In-Hospital Mortality with Deep Venous Thrombosis.
Am J Med. 2017 May;130(5):596-600
Authors: Stein PD, Matta F, Hughes MJ
BACKGROUND: Little is known about the in-hospital mortality of deep venous thrombosis in recent years. This investigation was undertaken to determine trends in in-hospital mortality in patients with deep venous thrombosis and mortality according to age.
METHODS: Administrative data were analyzed from the National (Nationwide) Inpatient Sample, 2003-2012. We determined in-hospital all-cause mortality according to year and age among patients with a primary (first-listed) diagnosis of deep venous thrombosis. We analyzed all such patients and we analyzed those who had none of the comorbid conditions listed in the Charlson Comorbidity Index.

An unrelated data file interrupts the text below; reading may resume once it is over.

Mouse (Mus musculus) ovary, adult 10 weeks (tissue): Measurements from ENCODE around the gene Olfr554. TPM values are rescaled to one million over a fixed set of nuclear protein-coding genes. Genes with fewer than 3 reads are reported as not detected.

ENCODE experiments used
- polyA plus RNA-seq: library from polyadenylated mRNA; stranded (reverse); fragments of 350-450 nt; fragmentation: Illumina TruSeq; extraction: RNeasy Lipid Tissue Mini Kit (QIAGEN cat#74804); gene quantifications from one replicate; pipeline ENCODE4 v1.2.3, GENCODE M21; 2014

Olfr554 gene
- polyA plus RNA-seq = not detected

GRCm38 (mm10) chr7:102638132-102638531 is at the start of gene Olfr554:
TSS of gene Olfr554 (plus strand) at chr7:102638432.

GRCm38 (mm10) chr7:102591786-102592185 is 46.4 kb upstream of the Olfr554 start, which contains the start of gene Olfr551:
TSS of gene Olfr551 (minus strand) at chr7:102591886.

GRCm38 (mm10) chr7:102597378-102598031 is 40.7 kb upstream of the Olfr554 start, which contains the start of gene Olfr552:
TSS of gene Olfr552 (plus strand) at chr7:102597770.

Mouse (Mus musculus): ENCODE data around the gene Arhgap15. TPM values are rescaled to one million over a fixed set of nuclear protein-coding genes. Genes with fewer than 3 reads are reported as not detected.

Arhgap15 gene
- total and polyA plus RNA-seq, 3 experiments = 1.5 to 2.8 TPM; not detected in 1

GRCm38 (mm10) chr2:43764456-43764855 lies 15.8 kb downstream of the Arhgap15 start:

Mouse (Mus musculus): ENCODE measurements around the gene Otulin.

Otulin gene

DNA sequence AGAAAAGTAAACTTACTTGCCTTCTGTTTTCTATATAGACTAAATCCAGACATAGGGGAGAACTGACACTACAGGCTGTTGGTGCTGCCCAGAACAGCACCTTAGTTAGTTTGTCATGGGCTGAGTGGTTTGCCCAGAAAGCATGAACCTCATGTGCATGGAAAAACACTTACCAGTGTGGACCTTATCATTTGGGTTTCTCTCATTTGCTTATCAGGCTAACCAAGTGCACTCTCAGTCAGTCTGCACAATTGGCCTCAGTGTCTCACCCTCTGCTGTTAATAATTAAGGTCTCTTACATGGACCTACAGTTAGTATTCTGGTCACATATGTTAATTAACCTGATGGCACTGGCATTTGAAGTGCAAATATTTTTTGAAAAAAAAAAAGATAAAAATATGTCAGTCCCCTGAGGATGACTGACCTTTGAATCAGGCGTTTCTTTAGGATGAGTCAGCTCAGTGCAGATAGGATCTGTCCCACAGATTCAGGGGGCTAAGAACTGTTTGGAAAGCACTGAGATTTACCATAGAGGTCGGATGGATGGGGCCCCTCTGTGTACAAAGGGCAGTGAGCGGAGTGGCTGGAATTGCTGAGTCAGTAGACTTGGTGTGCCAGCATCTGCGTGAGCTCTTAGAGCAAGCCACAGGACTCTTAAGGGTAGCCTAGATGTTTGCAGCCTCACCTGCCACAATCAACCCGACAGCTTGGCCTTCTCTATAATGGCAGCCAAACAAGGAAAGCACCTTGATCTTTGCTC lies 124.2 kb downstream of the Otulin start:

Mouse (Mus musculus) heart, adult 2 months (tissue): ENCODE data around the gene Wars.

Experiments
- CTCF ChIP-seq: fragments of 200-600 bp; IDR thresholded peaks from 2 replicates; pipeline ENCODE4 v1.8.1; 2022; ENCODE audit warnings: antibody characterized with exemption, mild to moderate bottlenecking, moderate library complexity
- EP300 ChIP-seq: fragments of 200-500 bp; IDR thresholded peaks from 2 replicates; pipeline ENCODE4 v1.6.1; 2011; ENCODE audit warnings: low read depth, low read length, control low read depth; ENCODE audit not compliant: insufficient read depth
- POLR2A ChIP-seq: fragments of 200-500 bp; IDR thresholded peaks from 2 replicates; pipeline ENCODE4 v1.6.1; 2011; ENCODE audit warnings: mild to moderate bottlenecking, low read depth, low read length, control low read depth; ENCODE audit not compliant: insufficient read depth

RESULTS: From 2003-2012, 1,603,690 hospitalized patients had a primary diagnosis of deep venous thrombosis. All-cause in-hospital mortality decreased from 1.3% in 2003 to 0.6% in 2012. Mortality increased with age from 0.1% in those aged 18-20 years to 1.5% in those over age 80 years. All-cause in-hospital mortality in those with no comorbid conditions according to the Charlson Comorbidity Index (1,094,184 patients) decreased from 1.1% in 2003 to 0.5% in 2012. Presumably, these deaths were from pulmonary embolism. All-cause mortality in those with no comorbid conditions increased with age from 0.1% in those aged 18-20 years to 1.4% in those over aged 80 years.
CONCLUSION: All-cause death and death due to pulmonary embolism in patients hospitalized with a primary diagnosis of deep venous thrombosis decreased from 2003-2012. The death rate increased with age. The decreased mortality over the period of investigation may have resulted from a shift toward use of low-molecular-weight heparins and newer anticoagulants.
PMID: 27894736 [PubMed - indexed for MEDLINE]